In fact in the states, until Oyata opened up his personal interpretation of karate's useage, there was little public disussion that karate contained grappling, and those who worked on those traditions were not announcing it.

Of course in the end, what matters is how our own art is shaped, not what the past was.
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victor smith bushi no te isshinryu offering free instruction for 30 years

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#265581 - 06/23/06 05:09 AM Re: Is grappling a prerequisite for okinwan karate? [Re: Victor Smith]
Victor Smith Offline
Professional Poster

Registered: 06/01/00
Posts: 3219
Loc: Derry, NH
Oooops, I forgot one other source of information detailing Karate's grappling tradition.. The books written in the 1930's in Japan, clearly show grappling techniques as part of the process.

The most important is Mutsu's 1933 'Ryukyu Kempo' with 1/2 the book showing applications of karate technique. He had been an early student of Funakoshi, but a trip to Okinawa in 1930 left him with a great desire to share what he had acquired.

BTW, Joe Swift is working on a translation, but the book is very large and it will take quite a while till he completes it.

So information is available, but it takes work to find it.

BTW Mutsu after the book was published, traveled to Hawaii to share, and eventually disappeared from public view in Japan. His book, published 2 years before Funakoshi's Master Text in 35, contained a wider range of kata eventually adopted by the JKA. His text also had extensive charts, but not meridians, rather 'modern' medical type charts of the body's structures, and of course the obligatory section on where to strike.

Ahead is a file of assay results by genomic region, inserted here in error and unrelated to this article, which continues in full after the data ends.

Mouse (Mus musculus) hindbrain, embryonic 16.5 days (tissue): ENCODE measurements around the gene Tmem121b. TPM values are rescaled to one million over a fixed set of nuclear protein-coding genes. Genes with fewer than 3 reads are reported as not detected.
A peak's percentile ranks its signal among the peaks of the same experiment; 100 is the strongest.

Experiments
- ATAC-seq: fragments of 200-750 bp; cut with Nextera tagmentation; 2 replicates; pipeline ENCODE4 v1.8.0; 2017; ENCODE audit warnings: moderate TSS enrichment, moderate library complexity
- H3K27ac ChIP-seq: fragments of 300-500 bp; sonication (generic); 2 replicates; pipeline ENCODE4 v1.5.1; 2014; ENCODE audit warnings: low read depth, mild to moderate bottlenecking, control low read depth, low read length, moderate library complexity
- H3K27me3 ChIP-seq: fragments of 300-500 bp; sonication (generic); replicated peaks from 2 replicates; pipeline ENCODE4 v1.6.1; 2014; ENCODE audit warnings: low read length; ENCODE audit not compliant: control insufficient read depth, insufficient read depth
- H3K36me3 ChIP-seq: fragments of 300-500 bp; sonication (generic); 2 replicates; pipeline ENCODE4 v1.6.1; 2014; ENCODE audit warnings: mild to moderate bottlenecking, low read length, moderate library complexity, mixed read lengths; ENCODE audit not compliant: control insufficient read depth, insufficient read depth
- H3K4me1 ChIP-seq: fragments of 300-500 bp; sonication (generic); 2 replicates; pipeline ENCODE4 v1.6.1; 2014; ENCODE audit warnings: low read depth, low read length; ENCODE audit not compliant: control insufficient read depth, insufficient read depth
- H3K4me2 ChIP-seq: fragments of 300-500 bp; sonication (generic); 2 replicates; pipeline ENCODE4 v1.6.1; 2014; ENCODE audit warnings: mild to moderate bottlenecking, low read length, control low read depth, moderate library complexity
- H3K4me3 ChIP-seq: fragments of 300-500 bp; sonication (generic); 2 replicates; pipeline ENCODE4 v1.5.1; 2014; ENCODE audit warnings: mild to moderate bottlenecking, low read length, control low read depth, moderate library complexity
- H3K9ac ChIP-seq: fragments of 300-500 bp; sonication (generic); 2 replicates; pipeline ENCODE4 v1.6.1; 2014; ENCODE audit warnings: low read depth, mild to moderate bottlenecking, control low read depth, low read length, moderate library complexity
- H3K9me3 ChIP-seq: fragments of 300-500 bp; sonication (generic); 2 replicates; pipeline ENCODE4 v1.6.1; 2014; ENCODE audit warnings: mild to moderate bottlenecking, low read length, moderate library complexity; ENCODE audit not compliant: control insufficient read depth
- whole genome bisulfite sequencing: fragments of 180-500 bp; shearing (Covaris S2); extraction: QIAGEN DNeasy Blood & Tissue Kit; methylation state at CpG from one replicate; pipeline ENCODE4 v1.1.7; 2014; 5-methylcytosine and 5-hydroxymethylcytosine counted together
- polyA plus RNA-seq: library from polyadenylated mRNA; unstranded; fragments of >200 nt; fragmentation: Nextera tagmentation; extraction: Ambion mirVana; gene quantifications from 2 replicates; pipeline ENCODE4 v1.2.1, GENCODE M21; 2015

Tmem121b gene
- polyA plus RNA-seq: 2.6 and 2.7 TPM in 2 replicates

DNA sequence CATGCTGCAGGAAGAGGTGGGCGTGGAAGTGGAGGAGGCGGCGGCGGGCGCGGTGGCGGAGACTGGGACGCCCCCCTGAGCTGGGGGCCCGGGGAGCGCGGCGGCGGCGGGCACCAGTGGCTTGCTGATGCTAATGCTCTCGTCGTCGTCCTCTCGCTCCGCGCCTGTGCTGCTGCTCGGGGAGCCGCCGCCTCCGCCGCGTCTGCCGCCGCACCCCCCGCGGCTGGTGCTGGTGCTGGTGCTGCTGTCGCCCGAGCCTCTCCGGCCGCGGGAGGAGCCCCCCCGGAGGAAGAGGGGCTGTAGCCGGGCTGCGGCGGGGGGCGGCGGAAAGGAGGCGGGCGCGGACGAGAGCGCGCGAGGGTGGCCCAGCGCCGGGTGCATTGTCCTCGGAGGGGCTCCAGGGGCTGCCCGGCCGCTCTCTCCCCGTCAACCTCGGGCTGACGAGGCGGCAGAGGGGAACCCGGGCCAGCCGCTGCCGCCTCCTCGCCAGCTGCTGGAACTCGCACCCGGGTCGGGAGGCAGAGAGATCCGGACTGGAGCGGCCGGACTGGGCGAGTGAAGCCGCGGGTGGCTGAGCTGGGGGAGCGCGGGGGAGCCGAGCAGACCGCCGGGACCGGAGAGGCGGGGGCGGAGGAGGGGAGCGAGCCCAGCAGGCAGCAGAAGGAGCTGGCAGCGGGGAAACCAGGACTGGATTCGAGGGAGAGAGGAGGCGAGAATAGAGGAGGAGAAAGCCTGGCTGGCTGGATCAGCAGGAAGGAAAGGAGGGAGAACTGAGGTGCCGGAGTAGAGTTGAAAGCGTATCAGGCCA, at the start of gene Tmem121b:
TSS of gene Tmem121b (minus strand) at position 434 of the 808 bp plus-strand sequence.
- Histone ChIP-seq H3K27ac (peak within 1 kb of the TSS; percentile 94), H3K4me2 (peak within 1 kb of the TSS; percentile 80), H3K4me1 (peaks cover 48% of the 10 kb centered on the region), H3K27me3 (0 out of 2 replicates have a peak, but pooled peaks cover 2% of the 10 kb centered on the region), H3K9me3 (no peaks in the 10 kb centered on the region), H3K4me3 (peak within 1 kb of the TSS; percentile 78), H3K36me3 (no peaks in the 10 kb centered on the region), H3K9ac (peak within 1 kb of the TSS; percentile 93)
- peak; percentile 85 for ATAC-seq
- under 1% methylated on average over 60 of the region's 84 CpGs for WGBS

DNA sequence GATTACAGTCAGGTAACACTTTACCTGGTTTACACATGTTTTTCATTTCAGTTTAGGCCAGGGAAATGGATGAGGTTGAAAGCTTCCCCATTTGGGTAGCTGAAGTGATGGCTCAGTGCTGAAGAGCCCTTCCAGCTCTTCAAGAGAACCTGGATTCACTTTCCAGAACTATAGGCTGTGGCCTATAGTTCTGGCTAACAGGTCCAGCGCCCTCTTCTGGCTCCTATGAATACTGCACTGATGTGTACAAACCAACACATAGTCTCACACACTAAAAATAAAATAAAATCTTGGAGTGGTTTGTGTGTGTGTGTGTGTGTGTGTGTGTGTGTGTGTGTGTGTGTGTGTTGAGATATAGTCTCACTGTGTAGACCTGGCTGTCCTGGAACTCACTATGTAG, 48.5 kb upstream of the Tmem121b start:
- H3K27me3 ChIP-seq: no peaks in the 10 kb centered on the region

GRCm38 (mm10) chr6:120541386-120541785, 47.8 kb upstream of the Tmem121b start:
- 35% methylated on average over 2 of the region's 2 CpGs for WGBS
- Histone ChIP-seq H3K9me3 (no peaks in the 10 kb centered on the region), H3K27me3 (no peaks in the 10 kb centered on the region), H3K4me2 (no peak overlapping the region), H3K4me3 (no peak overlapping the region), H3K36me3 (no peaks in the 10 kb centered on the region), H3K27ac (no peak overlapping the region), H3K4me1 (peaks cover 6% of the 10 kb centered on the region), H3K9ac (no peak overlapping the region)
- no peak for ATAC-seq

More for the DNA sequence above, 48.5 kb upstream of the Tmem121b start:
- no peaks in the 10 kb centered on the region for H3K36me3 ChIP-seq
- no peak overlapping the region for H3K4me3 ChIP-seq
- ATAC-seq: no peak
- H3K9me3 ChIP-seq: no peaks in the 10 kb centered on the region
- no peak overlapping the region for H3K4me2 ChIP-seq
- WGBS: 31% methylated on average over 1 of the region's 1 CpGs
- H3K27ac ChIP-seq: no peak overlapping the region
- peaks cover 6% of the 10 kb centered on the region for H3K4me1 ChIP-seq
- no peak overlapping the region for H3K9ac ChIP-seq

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victor smith bushi no te isshinryu offering free instruction for 30 years

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#265582 - 06/24/06 03:18 PM Re: Is grappling a prerequisite for okinwan karate? [Re: Victor Smith]
shoshinkan Offline
Professional Poster

Registered: 05/10/05
Posts: 2662
Loc: UK
Thankyou for the link Victor, first time I have seen okinawan sumo (albeit in video eh!), I hope to see some 'live' next year!

What was interesting was that each competitior literally hooked their hands on the belt (perhaps to do with the hara being our centre?), obviously making that the focus of the off balancing (although im sure alot off other things go on as well), and as you say once someone is 'flipped' onto their back its all over.

I also found it interesting how if you lifted someone they just hang there to be tossed over!

Excellent clip, really highlights to me the sport of okinawan sumo and gives me another reference point for my tegumi research. I think if we allow ourselves a little imagination and a big dollop of sensibleness then we might begin to see what perhaps tegumi of old was all about.

I like to think of the obvious developments of karate jutsu - karatedo and jujutsu - judo, kenjutsu - kendo etc etc, if I apply the same logic to the okinawan sumo I feel im getting somewhere, of course I could be getting nowwhere - but that isnt important is it!
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Jim Neeter

www.shoshinkanuk.blogspot.com